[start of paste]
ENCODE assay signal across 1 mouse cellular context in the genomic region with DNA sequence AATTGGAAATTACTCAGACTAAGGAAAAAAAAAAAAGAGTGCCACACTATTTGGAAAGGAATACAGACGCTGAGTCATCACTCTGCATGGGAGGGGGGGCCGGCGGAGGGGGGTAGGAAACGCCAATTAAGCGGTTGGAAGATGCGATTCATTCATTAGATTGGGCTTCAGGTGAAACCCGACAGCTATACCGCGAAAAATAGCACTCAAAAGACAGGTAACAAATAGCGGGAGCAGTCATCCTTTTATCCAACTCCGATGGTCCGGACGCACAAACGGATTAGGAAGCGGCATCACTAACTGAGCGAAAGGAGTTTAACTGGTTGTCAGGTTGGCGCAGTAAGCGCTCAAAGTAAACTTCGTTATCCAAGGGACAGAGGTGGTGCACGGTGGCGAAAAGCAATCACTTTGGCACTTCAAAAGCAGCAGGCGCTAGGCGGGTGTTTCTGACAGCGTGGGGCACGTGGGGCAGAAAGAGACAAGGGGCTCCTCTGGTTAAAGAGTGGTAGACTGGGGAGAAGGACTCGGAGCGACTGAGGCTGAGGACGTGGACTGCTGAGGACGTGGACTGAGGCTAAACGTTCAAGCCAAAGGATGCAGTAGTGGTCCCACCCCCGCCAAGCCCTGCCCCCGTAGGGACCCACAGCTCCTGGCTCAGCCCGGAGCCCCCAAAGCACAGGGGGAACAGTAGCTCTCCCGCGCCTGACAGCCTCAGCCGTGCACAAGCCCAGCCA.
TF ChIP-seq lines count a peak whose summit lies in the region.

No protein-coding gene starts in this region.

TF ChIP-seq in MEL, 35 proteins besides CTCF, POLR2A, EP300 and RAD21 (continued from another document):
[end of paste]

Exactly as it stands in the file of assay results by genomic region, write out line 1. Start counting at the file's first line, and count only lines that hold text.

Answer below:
ENCODE assay signal across 1 mouse cellular context in the genomic region with DNA sequence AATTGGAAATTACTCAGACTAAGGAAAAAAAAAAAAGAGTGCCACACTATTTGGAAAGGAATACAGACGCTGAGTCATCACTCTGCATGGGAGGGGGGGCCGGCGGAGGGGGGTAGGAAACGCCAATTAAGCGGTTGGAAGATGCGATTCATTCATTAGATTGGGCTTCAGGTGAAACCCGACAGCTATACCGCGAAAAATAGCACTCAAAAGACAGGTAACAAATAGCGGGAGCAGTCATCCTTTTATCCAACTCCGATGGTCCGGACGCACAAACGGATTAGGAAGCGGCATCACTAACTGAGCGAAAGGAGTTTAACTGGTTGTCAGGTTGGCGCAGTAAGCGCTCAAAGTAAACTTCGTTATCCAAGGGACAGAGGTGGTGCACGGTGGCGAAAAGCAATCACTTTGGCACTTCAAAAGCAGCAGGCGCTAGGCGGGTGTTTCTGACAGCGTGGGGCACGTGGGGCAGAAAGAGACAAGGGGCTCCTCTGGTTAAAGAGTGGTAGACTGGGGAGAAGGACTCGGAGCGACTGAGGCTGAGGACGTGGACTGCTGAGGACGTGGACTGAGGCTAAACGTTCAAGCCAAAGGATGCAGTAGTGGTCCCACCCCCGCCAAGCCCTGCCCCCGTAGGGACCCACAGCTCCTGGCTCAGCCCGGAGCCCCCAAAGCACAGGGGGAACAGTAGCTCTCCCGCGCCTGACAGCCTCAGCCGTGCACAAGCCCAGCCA.